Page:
Prepare for a deep dive into the history of the ultra-coveted, Gerald Genta-designed watch
A new and definitive tome on Audemars Piguet’s Royal Oak is out this month to coincide with the watch’s 50th anniversary. Royal Oak: From Iconoclast to Icon, written by journalist and acting editor-in-chief of Wallpaper magazine, Bill Prince, and published by Assouline, is the first book on the famous AP model in a decade (the last, mostly a pictorial, was written by Martin K. Wehrli and Heinz Heimann in 2012). And it will be a must for Royal Oak aficionados, watch enthusiasts and overall culture hounds alike
While the book presents a detailed history, including everything from Gérald Genta’s early designs of the timepiece and interesting information about how its famous tapisserie dial was created, Prince also provides rich context for the historical milestones in art, fashion, architecture and technical innovation that were happening simultaneously in the year the Royal Oak was created. “What really attracted me to writing a book and telling the story of the Royal Oak was the frame of its history, ‘72 to the present day,” says Prince. “I’m not quite old enough to have been in the market for a Royal Oak in 1972, but I certainly grew up with all of the influences of the late ‘60s and early ‘70s. So for me, the cultural framework was really important. Telling the story of how the Royal Oak has maintained its centrality in that sort of cultural firmament for 50 years was great fun.”
When asked what surprised him most during his research he eschews any mention of granular details about a movement or nuances about the watch’s design origins and instead points to other groundbreaking designs of the era. “I discovered so much about 1972 itself,” says Prince. “Technics’ direct-drive turntable was first released that year without which you could not have scratching because you needed the solid gears underneath the turntable rather than rubber bands. There were so many serendipitous facts I discovered around the timing of the watch’s launch but also generally the world that the watch came into.” He also points out that it was the same year Yves Saint Laurent put the safari jacket on the map; coincidentally, the Royal Oak’s codename during its inception was “Safari.” Audemars Piguet, of course, was likely not taking cues from the catwalk, but there was clearly a cultural confluence of ideas happening at the time.
The book does, however, provide plenty of juicy details watch nerds will devour. Prince dived deep into Genta’s archives thanks to the late designer’s wife, Evelyne Genta, who, in addition to serving as the ambassador for the U.K. in Monaco, is the gatekeeper of over 3,400 of her husband’s drawings in her Georgian townhouse in London. They helped paint a picture not just of Genta’s magnificent design but of his overall approach to form and function. “There’s a very strict architectural line that he always took, at the same time as this artistic, almost avant-garde approach, and there’s also his great technical mastery,” says Prince. “He trained as a jeweller, so he understood so much about classical and ancient architecture but also the disciplines of contemporary jewellery making—which I think everyone can see is clearly expressed in the bracelet.”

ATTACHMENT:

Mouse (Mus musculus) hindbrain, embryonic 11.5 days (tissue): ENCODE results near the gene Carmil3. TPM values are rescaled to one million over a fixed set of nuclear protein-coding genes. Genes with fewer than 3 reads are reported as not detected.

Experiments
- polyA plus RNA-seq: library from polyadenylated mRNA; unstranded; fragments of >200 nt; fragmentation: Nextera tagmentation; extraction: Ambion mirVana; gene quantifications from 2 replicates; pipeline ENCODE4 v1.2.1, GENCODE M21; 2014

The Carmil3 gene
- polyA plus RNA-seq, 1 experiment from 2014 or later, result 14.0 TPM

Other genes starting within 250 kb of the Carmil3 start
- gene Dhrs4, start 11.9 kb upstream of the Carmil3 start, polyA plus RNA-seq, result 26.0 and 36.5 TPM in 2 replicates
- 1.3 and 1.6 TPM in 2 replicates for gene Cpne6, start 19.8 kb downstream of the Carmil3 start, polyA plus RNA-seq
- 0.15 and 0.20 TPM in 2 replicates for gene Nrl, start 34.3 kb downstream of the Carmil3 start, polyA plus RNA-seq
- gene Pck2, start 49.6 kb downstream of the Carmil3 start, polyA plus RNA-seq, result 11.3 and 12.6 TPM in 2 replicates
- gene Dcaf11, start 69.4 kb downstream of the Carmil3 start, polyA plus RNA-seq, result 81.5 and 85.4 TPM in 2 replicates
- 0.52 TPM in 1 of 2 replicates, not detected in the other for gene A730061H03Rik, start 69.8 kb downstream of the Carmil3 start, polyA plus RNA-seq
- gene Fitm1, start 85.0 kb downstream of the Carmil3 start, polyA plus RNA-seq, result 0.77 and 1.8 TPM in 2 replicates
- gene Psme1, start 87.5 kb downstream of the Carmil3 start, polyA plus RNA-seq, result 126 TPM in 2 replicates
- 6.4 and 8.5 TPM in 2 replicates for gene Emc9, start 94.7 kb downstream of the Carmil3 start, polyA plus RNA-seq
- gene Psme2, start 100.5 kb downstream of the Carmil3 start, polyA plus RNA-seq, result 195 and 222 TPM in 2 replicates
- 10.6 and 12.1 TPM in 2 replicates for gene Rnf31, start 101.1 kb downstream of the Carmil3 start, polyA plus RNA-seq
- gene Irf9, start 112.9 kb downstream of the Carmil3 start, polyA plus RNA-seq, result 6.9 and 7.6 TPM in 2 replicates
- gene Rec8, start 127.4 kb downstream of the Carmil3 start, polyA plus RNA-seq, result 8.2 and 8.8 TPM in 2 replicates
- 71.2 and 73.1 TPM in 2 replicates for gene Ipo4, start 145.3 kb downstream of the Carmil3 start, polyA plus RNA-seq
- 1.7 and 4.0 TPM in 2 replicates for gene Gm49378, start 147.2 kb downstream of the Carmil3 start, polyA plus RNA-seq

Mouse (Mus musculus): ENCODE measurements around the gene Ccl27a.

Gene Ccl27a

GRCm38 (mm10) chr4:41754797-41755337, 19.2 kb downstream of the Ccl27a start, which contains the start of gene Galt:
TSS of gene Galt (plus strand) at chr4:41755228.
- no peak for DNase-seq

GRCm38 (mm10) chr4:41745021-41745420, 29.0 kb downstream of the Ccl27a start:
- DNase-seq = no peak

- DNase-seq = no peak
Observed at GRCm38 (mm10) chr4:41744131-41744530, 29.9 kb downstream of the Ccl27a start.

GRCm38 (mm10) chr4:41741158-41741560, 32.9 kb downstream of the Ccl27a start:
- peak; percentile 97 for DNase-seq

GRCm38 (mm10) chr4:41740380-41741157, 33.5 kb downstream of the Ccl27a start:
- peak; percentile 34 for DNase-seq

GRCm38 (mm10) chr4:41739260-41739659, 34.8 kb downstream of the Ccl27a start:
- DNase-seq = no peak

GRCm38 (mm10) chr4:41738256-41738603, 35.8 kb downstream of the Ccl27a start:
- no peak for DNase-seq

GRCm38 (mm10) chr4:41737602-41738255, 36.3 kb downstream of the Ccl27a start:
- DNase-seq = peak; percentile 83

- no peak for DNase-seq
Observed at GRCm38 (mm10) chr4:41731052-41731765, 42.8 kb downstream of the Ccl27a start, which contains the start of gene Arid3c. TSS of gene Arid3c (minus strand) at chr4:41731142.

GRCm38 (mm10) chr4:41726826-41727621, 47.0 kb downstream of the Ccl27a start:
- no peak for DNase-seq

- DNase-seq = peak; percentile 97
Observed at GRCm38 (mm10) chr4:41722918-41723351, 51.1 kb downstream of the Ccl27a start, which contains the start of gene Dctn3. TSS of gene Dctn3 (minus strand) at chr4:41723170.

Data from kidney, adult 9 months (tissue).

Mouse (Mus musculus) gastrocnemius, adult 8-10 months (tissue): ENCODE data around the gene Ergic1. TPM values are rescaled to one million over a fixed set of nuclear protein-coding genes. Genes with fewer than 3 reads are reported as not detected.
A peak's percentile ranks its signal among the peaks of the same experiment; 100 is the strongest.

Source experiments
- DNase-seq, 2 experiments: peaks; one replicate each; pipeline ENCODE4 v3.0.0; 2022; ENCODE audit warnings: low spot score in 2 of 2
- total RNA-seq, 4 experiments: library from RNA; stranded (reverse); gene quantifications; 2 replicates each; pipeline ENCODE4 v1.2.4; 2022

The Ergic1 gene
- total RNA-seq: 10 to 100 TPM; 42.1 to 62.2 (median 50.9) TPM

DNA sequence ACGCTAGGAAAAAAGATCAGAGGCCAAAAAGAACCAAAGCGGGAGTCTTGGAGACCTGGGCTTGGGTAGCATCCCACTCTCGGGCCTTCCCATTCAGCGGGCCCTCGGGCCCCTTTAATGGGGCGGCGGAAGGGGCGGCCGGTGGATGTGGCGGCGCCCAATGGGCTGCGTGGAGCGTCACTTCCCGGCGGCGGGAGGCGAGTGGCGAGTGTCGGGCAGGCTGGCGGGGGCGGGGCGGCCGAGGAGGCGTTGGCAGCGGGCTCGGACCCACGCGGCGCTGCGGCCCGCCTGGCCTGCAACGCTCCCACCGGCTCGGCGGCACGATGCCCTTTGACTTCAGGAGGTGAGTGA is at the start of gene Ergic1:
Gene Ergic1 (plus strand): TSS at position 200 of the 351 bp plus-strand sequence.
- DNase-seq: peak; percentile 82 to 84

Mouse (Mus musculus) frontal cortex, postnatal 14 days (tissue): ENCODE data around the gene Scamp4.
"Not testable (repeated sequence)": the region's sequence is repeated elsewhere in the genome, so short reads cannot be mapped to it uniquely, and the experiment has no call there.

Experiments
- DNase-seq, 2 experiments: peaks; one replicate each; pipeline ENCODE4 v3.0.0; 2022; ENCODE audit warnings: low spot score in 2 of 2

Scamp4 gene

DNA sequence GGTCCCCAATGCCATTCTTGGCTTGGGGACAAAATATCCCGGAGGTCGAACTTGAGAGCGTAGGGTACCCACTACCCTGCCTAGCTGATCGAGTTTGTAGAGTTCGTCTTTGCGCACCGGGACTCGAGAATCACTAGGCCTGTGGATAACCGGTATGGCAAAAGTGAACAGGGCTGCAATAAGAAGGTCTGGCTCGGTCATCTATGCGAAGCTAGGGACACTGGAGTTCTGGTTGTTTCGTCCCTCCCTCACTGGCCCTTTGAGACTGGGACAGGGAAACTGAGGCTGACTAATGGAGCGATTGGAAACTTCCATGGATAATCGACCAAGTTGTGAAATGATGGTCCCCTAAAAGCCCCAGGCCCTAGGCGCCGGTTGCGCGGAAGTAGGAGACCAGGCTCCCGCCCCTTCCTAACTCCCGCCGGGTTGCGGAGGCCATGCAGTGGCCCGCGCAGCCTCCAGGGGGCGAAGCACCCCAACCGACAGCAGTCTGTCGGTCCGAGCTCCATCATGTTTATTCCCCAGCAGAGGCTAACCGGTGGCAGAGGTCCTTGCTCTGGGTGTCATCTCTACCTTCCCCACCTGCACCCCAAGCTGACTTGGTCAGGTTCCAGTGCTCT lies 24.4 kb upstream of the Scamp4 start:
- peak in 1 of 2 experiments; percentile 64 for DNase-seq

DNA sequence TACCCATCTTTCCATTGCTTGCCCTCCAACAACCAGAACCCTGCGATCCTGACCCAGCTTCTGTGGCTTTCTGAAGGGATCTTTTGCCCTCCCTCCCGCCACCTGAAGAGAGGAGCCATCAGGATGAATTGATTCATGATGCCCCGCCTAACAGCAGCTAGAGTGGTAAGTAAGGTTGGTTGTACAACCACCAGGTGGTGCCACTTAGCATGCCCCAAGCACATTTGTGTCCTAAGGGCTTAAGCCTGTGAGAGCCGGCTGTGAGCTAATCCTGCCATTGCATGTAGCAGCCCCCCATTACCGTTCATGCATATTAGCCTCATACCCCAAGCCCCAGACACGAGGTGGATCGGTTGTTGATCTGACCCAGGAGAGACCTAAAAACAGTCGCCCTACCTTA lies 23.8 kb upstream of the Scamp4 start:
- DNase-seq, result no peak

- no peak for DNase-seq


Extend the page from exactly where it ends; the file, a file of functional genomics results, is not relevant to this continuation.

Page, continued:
For movement obsessives, there’s coverage of the inception of the Royal Oak’s 2120 and 2121 calibres as well as original sketches of the bracelet showing the blueprint for its studs with connecting links that taper in size. Prince, who spent decades covering the watch market as deputy editor at British GQ, already had years of knowledge of the Royal Oak under his belt but, he says, Audemars Piguet’s head of complications, Michael Friedman, and director of heritage, Sébastian Vivas, provided a wealth of information. He cites the AP Chronicles on the brand’s website as an excellent resource for those who really want to get encyclopaedic on the model’s history. “If the book leads [readers] to discovering the rich detail that’s on the AP website around Chronicles, then its job is done, because it’s absolutely fascinating,” says Prince. “I could barely scratch the surface of the knowledge and the information that’s contained within those documents.”
Prince divulges more details on the Royal Oak:
Genta’s archives contain never-before-seen designs
“These are, in effect, single drawings—they’re not a series of individual blueprints. However, they are individual drawings from which, I’ve been told, designers could easily take measurements and create watches should they wish to. And the level of detailing is extraordinary on them. Each one is an artwork in its own right.” Prince, however, says he doesn’t know what Ms. Genta has in store for them.
The Royal Oak wasn’t necessarily a flop at debut as the myth goes
“There’s a legacy around the original 5402 that it was unsuccessful at launch. It took time to find its market but it also took time to reach its market because this was the first series-produced watch that really ran to a significant scale for Audemars Piguet. They had been making very low volumes of watches and suddenly they had an extant case and bracelet that were sold under the name Royal Oak. And it was a question of really ramping up production for that.”
On whether or not the Royal Oak is immortal[In the book, Prince cites a quote from Georges-Henri Meylan, a former executive and CEO of Audemars Piguet from the late ’80s through the early 2000s, in which he calls the Royal Oak “immortal.”]
“I got the sense he was using the term meaning it’s indestructible, rather than it has perpetual life. But it comes back to this incredible sustaining power the Royal Oak has. How do you account for it? You can account for it in in various ways when you talk about the design, and the book talks a lot about how it just empirically, and preternaturally, fits into each year. It’s uncanny, it’s disruptive, it’s revolutionary.”